/* GNU ld script
   Use the shared library, but some functions are only in
   the static library, so try that secondarily.  */
GROUP ( /lib/libc.so.6 /usr/lib/libc_nonshared.a )

 
 Not that I'm completely happy with introducing yet another
 variable in bsd.lib.mk, but the attached patch:
 
 - Leaves only one set of .so symlinks in /usr/lib.
 
   Benefits: all other systems that use both /lib and /usr/lib
   (that I've been able to test) have .so links in /usr/lib
   only, and use them for linking; GCC in ports will like this
   better.
 
 - Uses absolute paths in .so symlinks.
 
   Benefit: works for people who have their /usr symlinked
   somewhere.

A true benefit.
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Re: /lib/foo.so.X - /usr/lib/foo.so

2003-09-04 Thread Dan Nelson
In the last episode (Sep 04), David O'Brien said:
 On Thu, Sep 04, 2003 at 11:27:15PM +0300, Ruslan Ermilov wrote:
  On Thu, Sep 04, 2003 at 09:58:39PM +0300, Ruslan Ermilov wrote:
  [...]
   The patch is not a problem (attached).  I've been looking at how
   our friends do this.  NetBSD has symlinks in /usr/lib to /lib,
   both to .so and .so.X, and their cc(1) and ld(1) don't look
   things in /lib.  Linux looks things up in both /lib and /usr/lib,
   and does not have symlinks from /usr/lib to /lib.
   
  There is a sad typo above: Linux *does* have symlinks from /usr/lib
  to /lib, so both use /usr/lib for linking.
 
 What version of Linux are you using?  SuSE Enterprise Linux 8, and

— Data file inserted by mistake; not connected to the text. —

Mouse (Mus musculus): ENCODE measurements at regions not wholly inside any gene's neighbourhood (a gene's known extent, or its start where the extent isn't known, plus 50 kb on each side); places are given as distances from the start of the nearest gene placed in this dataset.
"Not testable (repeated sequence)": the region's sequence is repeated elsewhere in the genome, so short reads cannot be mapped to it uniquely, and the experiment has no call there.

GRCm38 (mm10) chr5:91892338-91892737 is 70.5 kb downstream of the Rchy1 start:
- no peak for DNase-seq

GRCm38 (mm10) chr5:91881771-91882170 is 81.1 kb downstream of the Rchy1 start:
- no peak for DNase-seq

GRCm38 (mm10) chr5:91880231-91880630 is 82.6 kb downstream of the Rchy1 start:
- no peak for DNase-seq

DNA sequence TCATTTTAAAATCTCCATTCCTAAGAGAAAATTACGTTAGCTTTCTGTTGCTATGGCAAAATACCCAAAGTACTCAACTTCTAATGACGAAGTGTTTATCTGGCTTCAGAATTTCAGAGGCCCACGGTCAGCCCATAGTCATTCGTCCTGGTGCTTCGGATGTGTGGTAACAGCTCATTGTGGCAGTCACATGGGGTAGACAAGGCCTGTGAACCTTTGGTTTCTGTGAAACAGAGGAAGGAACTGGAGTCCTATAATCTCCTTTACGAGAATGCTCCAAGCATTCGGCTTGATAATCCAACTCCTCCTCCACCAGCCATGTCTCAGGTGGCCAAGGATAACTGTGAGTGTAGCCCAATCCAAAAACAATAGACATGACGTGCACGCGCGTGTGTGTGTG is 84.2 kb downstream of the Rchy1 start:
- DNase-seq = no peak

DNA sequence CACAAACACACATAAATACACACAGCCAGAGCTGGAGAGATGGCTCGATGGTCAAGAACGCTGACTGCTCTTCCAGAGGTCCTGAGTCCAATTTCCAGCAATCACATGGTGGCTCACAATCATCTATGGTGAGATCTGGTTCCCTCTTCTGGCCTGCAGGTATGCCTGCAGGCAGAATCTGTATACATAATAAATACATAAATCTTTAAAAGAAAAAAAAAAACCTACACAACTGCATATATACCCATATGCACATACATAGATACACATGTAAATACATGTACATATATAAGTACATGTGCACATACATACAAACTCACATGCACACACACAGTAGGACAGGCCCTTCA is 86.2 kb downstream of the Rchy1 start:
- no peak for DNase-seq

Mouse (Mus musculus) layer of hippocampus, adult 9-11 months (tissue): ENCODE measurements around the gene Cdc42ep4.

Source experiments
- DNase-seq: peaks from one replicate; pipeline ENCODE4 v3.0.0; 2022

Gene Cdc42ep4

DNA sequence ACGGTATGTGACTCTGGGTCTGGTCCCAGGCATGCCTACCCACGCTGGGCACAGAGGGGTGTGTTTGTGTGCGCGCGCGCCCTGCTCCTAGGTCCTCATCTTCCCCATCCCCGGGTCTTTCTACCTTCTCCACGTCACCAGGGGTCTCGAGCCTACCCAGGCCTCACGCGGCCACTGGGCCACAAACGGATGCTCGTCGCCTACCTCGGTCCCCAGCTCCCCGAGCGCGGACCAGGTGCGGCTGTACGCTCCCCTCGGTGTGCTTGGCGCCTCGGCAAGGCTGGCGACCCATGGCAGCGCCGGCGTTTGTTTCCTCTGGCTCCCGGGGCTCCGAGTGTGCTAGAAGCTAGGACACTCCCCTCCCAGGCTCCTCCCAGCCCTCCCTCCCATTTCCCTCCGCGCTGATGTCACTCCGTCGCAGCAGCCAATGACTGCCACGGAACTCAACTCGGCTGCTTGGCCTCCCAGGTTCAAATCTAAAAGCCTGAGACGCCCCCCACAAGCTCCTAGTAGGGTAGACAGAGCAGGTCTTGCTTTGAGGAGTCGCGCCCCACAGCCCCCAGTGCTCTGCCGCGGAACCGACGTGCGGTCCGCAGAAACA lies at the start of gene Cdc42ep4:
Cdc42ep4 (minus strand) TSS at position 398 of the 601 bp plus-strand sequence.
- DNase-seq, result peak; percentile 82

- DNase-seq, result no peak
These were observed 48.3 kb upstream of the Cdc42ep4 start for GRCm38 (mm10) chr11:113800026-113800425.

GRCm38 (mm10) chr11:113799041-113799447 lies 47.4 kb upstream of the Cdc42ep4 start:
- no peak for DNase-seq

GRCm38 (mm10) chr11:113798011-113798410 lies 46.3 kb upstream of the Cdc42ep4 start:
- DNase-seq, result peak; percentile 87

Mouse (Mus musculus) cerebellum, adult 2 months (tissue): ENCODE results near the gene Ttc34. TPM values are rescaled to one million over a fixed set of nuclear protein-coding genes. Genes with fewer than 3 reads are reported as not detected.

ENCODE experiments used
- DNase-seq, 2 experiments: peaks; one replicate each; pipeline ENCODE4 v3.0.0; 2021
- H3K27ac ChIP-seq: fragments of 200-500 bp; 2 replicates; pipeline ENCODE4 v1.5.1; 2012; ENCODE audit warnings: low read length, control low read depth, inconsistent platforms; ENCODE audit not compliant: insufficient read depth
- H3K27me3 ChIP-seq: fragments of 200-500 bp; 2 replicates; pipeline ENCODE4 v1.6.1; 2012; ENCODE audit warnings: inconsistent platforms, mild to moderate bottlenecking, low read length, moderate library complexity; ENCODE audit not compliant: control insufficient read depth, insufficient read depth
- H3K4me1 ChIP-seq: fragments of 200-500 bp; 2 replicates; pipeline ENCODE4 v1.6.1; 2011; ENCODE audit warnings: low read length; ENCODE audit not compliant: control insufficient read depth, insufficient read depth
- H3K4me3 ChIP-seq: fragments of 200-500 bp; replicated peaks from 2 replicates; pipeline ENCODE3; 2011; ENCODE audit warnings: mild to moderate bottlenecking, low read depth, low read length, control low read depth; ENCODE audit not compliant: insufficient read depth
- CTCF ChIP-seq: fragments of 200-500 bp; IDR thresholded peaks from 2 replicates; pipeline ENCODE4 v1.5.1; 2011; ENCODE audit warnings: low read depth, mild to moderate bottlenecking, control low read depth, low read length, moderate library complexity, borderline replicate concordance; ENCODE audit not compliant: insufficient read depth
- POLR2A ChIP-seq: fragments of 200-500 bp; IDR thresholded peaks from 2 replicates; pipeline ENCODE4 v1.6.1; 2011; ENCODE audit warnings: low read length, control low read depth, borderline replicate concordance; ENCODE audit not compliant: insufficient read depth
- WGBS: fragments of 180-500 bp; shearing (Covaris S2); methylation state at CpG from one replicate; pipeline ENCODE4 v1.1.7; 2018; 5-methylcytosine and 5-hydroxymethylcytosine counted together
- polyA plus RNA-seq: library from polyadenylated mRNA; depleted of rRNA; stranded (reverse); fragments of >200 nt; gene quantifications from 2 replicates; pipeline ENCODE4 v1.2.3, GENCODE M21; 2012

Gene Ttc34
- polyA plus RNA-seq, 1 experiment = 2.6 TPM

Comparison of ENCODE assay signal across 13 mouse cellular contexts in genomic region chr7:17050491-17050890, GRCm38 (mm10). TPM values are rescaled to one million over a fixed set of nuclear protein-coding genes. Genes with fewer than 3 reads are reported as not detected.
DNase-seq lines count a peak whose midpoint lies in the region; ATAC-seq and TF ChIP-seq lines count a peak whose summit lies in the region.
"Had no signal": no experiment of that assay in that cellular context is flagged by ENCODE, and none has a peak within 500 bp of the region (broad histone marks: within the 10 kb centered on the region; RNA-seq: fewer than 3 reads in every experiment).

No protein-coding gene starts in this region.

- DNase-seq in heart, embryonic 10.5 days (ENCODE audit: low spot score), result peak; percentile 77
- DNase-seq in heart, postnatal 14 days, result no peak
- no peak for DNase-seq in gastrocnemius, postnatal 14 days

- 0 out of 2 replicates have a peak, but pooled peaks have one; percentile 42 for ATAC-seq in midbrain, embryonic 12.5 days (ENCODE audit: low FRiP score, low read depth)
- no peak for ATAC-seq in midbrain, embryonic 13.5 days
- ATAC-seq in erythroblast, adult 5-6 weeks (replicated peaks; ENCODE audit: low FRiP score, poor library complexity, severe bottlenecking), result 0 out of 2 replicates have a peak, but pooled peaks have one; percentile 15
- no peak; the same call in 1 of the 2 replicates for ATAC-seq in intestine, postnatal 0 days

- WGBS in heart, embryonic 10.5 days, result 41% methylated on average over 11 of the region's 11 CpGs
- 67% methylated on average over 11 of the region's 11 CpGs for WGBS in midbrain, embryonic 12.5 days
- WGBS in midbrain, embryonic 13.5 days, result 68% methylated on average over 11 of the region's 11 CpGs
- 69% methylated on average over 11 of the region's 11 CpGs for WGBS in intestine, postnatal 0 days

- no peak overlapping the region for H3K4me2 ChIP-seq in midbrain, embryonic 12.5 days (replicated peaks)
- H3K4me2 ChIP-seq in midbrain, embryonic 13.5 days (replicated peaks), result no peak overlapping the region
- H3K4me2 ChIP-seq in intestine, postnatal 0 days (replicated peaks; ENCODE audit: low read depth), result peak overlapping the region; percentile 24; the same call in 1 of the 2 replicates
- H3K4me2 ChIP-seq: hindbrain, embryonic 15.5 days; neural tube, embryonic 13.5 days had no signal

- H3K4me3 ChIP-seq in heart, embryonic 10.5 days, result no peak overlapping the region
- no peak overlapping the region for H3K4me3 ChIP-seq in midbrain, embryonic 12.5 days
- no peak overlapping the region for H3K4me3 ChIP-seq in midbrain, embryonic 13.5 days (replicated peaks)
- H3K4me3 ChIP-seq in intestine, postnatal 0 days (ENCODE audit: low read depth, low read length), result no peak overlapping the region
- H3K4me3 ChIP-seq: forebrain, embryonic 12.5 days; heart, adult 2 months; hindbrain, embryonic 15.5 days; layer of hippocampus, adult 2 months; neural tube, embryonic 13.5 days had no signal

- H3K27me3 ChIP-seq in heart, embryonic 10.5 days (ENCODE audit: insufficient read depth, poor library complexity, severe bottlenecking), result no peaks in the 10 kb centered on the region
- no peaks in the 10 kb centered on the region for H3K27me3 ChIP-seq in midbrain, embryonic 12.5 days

Red Hat Enterprise Linux 3 both do not have symlinks for libs from
 /usr/lib to /lib.  They use a different machanism:

I haven't updated in a while, but my Debian unstable box has ..

$ find /usr/lib/*.so -type l -ls | grep  /lib | wc -l
24

.. symlinks back to /lib. 

-- 
Dan Nelson
[EMAIL PROTECTED]
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Re: /lib/foo.so.X - /usr/lib/foo.so

2003-09-04 Thread Mark Kettenis
   Date: Thu, 4 Sep 2003 14:10:50 -0700
   From: David O'Brien [EMAIL PROTECTED]

   On Thu, Sep 04, 2003 at 11:27:15PM +0300, Ruslan Ermilov wrote:
On Thu, Sep 04, 2003 at 09:58:39PM +0300, Ruslan Ermilov wrote:
[...]
 The patch is not a problem (attached).  I've been looking at
 how our friends do this.  NetBSD has symlinks in /usr/lib to
 /lib, both to .so and .so.X, and their cc(1) and ld(1) don't
 look things in /lib.  Linux looks things up in both /lib and
 /usr/lib, and does not have symlinks from /usr/lib to /lib.
 
There is a sad typo above: Linux *does* have symlinks from
/usr/lib to /lib, so both use /usr/lib for linking.

   What version of Linux are you using?  SuSE Enterprise Linux 8, and Red
   Hat Enterprise Linux 3 both do not have symlinks for libs from /usr/lib
   to /lib.  They use a different machanism:


   suse# cat /usr/lib/libc.so
   /* GNU ld script
  Use the shared library, but some functions are only in
  the static library, so try that secondarily.  */
   GROUP ( /lib/libc.so.6 /usr/lib/libc_nonshared.a )

Speaking as a (former) glibc developer (a true convert nowadays):

Well, libc is a special case since there are a few functions that
aren't provided by the shared libc, but are always linked statically.
Linux does this to be compatible with the System V ABI.

The whole thing is actually pointless since most interfaces in libc.so
aren't compatible with the System V ABI, so it's nothing but a
historical fart nowadays.

Anyway, I think you'll see a symlink for /usr/lib/libm.so.  At least
my SuSE Linux 8.2 does have it.

Mark